Degree Type

Dissertation

Date of Award

2007

Degree Name

Doctor of Philosophy

Department

Psychology

First Advisor

Douglas L. Epperson

Abstract

As evidenced by the passage of the Adam Walsh Act and the comprehensive media coverage of several high-profile cases, "The prediction of criminal behavior is perhaps one of the most central issues in the criminal justice system" (Andrews & Bonta, 1998, p. 211). Recent research has generally documented the superiority of actuarial prediction over clinical judgment in decision-making across various domains including risk assessment (Harris, et al., 1993; Grove & Meehl, 1996; Grove, et al., 2000). Several actuarial sexual recidivism risk assessment tools are now well-established (e.g. Static-99; RRASOR; SORAG; and MnSOST-R).;Despite this, Hanson (1998) noted that clinicians may still question the comprehensiveness of actuarial methods and "Those skeptical of actuarial predictions will always find reasons to adjust actuarial estimates" (p. 65). In response to this debate, many clinicians have argued for the use of adjusted actuarial assessment. However, there is currently not a single study documenting the accuracy of adjusted actuarial risk assessment.;The current examines the impact of these overrides on predictive accuracy. Specifically, the study examines the overall accuracy of the purely actuarial assessments versus the adjusted actuarial assessments. Because adjusted actuarial assessment is more costly in terms of personnel and time and because it opens the door for subjective bias, justification for this method should require it to result in significantly greater accuracy that purely actuarial adjustment.;The full sample for this study was comprised of 383 cases in which there had been a clinical override of the Minnesota Sex Offender Screening Tool-Revised (MnSOST-R) in the assigned risk level. ROC Analyses indicated that adjusting MnSOST-R actuarial risk levels based on clinical factors did not result in increased accuracy. Although MnSOST-R levels were nominally more accurate than adjusted risk levels, the difference was not significant. There was no evidence that the direction of the adjustment significantly affected accuracy. These results must be considered to be exploratory because of the small number of sexual recidivists (19) due to the short period of follow-up, which was as short as 2 to 3 years for many in the sample.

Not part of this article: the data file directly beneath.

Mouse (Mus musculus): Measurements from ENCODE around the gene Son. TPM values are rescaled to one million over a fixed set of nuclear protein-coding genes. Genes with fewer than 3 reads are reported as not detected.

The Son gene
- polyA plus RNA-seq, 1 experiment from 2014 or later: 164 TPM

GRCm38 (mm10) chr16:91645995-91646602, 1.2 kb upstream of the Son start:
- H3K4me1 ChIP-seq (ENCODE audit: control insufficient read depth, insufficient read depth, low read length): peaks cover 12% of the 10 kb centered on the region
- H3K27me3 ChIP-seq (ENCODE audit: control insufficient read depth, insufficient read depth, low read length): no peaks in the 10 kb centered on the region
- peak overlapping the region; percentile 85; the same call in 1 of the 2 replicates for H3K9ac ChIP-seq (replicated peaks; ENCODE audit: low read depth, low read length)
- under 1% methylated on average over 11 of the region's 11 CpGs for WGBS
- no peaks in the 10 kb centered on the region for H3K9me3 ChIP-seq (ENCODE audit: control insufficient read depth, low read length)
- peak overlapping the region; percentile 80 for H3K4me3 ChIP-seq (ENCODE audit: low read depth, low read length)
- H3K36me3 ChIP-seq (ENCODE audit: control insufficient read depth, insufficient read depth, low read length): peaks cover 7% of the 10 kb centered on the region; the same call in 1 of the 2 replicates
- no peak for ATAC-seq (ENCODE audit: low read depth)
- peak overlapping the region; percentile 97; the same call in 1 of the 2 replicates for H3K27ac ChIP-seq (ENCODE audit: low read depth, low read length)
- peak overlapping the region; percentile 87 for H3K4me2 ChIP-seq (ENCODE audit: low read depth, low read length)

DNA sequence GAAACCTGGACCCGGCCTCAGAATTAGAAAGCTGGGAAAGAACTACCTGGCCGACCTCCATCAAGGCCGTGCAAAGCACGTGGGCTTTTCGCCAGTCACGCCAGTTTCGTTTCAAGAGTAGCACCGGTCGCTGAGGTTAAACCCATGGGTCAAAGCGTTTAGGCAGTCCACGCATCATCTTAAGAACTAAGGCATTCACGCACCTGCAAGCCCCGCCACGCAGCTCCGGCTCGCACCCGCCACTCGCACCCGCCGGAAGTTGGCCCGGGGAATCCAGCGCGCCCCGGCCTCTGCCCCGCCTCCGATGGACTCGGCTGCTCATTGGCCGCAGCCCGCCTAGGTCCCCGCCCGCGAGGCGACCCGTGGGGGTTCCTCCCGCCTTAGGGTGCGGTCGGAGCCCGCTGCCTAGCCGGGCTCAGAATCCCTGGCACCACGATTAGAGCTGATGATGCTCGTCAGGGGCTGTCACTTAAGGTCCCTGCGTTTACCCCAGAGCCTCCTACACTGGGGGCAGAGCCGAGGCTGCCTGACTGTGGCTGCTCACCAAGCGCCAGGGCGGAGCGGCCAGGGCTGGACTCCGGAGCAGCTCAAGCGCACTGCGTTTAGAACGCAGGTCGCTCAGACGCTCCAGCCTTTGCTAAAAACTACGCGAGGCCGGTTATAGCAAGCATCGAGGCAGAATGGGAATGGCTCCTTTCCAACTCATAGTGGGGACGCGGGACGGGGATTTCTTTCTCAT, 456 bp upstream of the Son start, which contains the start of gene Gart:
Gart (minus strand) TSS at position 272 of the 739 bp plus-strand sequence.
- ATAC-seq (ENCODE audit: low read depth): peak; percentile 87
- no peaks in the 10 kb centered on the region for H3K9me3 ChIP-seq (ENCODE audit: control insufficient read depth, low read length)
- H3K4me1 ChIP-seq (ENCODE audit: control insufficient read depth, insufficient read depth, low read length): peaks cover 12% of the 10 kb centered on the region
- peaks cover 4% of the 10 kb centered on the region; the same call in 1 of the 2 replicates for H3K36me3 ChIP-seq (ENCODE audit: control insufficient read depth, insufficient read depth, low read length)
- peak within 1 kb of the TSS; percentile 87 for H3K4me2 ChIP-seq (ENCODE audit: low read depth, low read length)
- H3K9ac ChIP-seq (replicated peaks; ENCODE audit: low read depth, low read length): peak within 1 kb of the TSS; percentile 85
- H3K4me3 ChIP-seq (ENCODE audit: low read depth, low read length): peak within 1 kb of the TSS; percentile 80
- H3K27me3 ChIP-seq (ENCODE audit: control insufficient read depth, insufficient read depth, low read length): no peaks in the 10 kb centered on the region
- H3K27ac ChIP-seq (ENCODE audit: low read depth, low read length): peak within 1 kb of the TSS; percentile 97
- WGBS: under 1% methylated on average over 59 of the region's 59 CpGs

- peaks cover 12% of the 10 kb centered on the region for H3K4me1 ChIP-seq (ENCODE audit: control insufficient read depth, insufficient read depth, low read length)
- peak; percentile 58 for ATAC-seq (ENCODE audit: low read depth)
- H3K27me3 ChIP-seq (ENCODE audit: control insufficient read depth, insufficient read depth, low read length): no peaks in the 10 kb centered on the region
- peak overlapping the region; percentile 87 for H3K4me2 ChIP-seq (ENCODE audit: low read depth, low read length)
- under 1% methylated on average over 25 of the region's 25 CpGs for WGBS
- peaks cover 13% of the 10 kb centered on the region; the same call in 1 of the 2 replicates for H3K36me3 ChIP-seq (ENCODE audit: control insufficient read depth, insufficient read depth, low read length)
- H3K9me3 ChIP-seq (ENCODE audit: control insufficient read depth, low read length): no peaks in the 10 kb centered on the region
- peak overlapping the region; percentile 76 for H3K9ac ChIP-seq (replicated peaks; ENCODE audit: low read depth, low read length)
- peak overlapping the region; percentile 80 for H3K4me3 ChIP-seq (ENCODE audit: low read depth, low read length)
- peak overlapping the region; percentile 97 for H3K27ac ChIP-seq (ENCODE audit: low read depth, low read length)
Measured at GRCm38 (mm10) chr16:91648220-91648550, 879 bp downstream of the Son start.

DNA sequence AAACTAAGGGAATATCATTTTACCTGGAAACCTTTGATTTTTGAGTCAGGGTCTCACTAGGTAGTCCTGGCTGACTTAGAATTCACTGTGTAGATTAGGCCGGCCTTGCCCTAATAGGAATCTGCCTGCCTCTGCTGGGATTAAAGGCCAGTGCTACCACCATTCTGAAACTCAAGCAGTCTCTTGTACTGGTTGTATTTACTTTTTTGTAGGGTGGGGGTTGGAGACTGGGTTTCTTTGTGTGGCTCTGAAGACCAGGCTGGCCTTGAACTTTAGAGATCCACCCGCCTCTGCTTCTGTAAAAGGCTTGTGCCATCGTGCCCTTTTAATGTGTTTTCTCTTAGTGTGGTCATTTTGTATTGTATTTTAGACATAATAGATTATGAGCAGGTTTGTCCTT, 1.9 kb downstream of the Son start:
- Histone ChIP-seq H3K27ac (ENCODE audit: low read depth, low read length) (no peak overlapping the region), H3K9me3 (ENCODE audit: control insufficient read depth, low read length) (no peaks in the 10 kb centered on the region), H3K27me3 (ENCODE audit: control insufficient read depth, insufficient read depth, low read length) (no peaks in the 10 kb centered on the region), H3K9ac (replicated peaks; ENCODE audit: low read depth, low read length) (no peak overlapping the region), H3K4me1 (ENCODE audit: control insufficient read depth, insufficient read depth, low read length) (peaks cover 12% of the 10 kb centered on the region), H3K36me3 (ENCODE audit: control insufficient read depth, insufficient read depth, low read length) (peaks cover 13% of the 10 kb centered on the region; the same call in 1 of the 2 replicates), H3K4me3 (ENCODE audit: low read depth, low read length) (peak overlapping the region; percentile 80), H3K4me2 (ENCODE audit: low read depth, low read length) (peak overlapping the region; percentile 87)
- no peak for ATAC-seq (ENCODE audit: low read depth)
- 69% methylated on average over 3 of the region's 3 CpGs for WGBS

DOI

https://doi.org/10.31274/rtd-180813-16754

Publisher

Digital Repository @ Iowa State University, http://lib.dr.iastate.edu/

Copyright Owner

Kathleen Spencer Gore

Language

en

Proquest ID

AAI3274898

OCLC Number

191802337

ISBN

9780549154952

File Format

application/pdf

File Size

85 pages

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